Washington (CNN) – When news broke in the national media over the weekend that Republican presidential hopeful Rick Perry’s family had leased a property in his native Texas known by the name “Niggerhead,” Perry’s campaign swiftly responded. But so far, almost no one has taken the opportunity to slam Perry over the property’s controversial name. Instead, the reaction has been subdued - even from the White House and from some of Perry’s most prominent and outspoken rivals for the GOP nomination.
The Washington Post reported Sunday that early in his political career, the Texas governor had played host to friends, supporters, and fellow lawmakers at a secluded West Texas hunting camp with the derogatory moniker. According to the newspaper, the property’s name was “painted in block letters across a large, flat rock standing upright at its gated entrance.” Citing written responses from Perry, the Post also reported on Perry’s efforts to deal with the offensive name by painting over the rock. But the Post also reported that Perry’s account differs from recollections of seven people interviewed by the newspaper about the property.
"A number of claims made in the story are incorrect, inconsistent, and anonymous, including the implication that Rick Perry brought groups to the lease when the word on the rock was still visible," Perry communications director Ray Sullivan said in a statement Sunday after the Post story was published. "The one consistent fact in the story is that the word on the rock was painted over and obscured many years ago."
Given the reaction to the story, it appears that Perry’s campaign may have protested a bit too much.
Mitt Romney, Perry’s chief rival in the GOP race, said Monday in a cable news interview that he found the term offensive and thought most people view the term as such. Then, Romney suggested that the matter should be taken up with Perry.
Also speaking Monday, Herman Cain, one of Perry’s surging rivals for the GOP nomination, dialed back his earlier criticism of Perry.
"I really don't care about that word. They painted over it," Cain said, referring to a sign painted on a rock at the property the Texas governor once leased.
The matter "doesn't bother me at all," Cain added, emphasizing that he was satisfied by Perry's explanation of it and that he was "not playing the race card. I am not attacking Gov. Perry."
Rival and fellow Texan Rep. Ron Paul wanted to talk about other things. "I have no idea what the circumstances were,” Paul said when asked about the controversy while campaigning in New Hampshire Monday, “but in this day and age to try to turn something around and make him say that he endorsed using that word - I think we should worry about the wars, and assassinations, the economy, not trying to find out some way that you're going to blame Perry.”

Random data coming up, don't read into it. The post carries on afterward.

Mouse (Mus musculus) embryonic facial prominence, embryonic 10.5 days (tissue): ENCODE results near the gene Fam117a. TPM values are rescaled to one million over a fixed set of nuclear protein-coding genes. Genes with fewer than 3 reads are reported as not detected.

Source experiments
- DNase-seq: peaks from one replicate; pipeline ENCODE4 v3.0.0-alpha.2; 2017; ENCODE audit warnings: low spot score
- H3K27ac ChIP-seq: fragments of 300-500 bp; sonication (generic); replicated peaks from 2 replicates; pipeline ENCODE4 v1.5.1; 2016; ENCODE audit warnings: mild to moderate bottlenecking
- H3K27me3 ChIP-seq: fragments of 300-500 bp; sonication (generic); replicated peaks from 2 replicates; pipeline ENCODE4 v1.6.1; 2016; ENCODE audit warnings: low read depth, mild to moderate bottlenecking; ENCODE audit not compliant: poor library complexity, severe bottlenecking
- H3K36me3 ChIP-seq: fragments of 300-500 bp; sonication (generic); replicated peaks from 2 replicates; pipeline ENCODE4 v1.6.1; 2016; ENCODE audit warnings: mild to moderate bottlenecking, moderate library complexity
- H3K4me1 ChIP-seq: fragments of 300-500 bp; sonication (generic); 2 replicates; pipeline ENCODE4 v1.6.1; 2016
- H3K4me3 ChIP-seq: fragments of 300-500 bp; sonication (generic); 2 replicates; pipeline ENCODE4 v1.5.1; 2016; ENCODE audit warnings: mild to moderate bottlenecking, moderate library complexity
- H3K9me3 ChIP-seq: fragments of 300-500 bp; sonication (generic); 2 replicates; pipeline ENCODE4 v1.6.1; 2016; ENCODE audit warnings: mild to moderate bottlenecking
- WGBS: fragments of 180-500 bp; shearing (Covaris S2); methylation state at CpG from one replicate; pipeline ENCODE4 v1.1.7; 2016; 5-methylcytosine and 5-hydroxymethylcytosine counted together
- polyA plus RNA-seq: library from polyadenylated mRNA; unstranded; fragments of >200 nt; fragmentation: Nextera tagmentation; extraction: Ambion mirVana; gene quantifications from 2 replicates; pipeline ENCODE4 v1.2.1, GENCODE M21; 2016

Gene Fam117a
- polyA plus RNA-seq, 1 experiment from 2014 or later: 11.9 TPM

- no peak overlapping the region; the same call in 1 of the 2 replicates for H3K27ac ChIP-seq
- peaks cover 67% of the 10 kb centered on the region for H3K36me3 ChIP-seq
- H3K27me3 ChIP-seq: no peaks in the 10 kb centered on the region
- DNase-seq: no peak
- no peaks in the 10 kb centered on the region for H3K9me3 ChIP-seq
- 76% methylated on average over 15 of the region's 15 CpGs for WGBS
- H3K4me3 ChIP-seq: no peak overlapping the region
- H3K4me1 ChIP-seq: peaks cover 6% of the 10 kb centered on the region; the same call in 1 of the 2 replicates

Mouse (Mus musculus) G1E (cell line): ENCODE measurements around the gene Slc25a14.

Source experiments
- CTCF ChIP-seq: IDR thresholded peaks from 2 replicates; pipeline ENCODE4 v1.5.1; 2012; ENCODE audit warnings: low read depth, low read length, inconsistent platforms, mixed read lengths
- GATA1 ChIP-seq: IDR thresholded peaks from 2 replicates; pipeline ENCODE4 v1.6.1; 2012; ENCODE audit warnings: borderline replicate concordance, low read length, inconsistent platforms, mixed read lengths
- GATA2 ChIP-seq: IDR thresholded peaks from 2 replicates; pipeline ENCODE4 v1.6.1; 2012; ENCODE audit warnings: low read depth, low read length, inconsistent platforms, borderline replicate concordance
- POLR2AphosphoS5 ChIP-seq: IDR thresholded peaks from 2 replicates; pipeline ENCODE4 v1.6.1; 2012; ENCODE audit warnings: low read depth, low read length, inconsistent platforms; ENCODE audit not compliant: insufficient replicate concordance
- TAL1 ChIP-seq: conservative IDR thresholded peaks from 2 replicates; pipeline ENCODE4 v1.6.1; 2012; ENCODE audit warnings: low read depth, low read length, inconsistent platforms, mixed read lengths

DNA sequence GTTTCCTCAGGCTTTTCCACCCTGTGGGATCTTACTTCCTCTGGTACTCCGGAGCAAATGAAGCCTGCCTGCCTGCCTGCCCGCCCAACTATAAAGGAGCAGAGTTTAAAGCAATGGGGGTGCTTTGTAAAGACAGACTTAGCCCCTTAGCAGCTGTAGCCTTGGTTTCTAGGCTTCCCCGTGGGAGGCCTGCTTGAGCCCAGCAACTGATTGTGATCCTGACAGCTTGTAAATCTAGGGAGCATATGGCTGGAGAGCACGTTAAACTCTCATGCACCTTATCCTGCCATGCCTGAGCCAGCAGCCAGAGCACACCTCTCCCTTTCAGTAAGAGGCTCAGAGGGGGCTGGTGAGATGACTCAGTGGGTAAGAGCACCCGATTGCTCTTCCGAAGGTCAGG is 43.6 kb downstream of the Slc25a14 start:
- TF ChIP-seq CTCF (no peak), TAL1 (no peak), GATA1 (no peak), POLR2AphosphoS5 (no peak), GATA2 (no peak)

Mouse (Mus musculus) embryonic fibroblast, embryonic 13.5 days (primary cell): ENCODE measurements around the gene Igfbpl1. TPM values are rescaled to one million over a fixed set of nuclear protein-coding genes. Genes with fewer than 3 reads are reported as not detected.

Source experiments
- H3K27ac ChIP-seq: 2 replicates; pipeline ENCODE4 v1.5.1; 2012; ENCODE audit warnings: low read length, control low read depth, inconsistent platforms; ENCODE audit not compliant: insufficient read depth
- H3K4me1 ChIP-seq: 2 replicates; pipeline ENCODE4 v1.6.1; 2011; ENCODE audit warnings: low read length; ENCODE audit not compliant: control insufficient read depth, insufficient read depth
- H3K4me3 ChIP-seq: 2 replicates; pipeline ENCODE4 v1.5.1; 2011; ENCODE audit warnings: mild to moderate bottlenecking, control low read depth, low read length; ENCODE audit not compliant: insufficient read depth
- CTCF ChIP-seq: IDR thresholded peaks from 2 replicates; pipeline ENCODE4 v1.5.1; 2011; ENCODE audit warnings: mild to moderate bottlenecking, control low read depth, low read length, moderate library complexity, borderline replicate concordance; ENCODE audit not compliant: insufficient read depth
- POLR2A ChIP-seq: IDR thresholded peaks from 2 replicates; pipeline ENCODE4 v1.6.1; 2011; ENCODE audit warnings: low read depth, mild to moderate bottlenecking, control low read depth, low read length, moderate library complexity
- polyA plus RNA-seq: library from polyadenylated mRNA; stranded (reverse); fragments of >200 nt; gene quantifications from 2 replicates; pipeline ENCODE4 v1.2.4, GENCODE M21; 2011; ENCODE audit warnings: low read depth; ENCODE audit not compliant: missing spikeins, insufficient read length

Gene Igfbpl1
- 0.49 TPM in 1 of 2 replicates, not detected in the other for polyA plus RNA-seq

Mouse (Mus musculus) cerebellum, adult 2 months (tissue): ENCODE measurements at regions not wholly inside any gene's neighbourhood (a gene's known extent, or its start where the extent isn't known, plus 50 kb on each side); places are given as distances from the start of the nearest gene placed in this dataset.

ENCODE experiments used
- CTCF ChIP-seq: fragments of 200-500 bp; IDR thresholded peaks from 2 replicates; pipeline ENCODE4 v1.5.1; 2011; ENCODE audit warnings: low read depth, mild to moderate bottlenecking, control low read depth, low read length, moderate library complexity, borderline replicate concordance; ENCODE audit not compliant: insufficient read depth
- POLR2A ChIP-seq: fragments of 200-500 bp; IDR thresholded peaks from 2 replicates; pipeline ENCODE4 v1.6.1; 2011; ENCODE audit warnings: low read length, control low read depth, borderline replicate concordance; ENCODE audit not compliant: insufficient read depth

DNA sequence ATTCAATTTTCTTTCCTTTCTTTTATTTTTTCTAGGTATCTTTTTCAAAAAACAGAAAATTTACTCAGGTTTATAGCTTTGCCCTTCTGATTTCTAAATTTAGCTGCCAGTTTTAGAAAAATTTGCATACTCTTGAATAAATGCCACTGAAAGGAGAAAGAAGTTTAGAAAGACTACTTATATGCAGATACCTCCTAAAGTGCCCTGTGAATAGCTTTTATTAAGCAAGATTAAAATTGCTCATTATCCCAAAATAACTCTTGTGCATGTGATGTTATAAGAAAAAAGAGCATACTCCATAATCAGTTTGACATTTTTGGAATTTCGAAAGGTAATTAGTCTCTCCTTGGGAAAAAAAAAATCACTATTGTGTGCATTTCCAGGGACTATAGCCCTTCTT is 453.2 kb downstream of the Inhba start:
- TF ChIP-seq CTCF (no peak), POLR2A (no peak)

Asked to comment on the situation during Monday’s press briefing, White House press secretary Jay Carney also took a pass. “All I would say is the name is clearly offensive,” said Carney, “and, from what I’ve read – and I have no inside knowledge beyond what I’ve read – the governor shares that opinion.” Pressed for more, Carney did not take the opportunity to criticize Perry. “I really don’t know that much about it except from what I’ve read and that’s all I can say about it.”
Holding forth on Twitter Monday afternoon, Democratic strategist and CNN Contributor Donna Brazile also suggested, like Paul, that there are more important things to talk about. “I prefer to discuss the President's jobs bill, the wall street protestors and the upcoming march to reclaim the American Dream for all,” Brazile, who is African-American, tweeted after telling her 100K+ followers that she’s found most conversations about racism in the country to be “divisive & counter-productive.” The topic of racism “becomes polarizing,” Brazile also said on Twitter Monday.
But Perry has not escaped entirely criticism-free. Michael Steele, the former chairman of the Republican National Committee, told Time Magazine he found the situation “very troubling on some many levels, for so many reasons.” The outspoken Steele, who is African-American, added, “It does lead one to feel that there was a level of insensitivity about how this would be perceived by the larger community.”
And liberal firebrand Al Sharpton, who is African-American, has leveled perhaps the strongest criticism at Perry. The situation revealed by the Washington Post “is alarming and displays a new height in racial insensitivity in national politics,” Sharpton, president of the National Action Network said in a statement Sunday. “Mr. Perry should immediately fully explain how his family rented from a place named after such an obvious racist term or he should withdrawal from the race. He is either blindly insensitive or hopelessly unaware of where he spends his time. Either way it makes one wonder if he is ready for prime time and certainly whether he is ready for the White House."
But GOP strategist Alex Castellanos suggested that Perry’s ties to the property may become a political millstone around his neck should he win the nomination and face off against the nation’s first African-American president.
“In addition to poor debates, government vaccines, and immigration issues, Rick Perry has tied another stone around his neck,” Castellanos, who is not currently supporting a candidate in the 2012 race but who did work for Romney’s campaign in the 2008 cycle, said in an e-mail to CNN. “There are growing doubts in the GOP that he could be a credible candidate against Obama. Republicans are concerned that Perry's missteps might make the race a referendum on the challenger instead of the incumbent. That's the campaign Obama wants and it scares Republicans to death.”
- CNN's Shawna Shepherd, Jason Kessler, Rachel Streitfeld, Gabriella Schwarz, and Paul Steinhauser contributed to this report.
Follow Martina Stewart on Twitter: @MMStewartCNN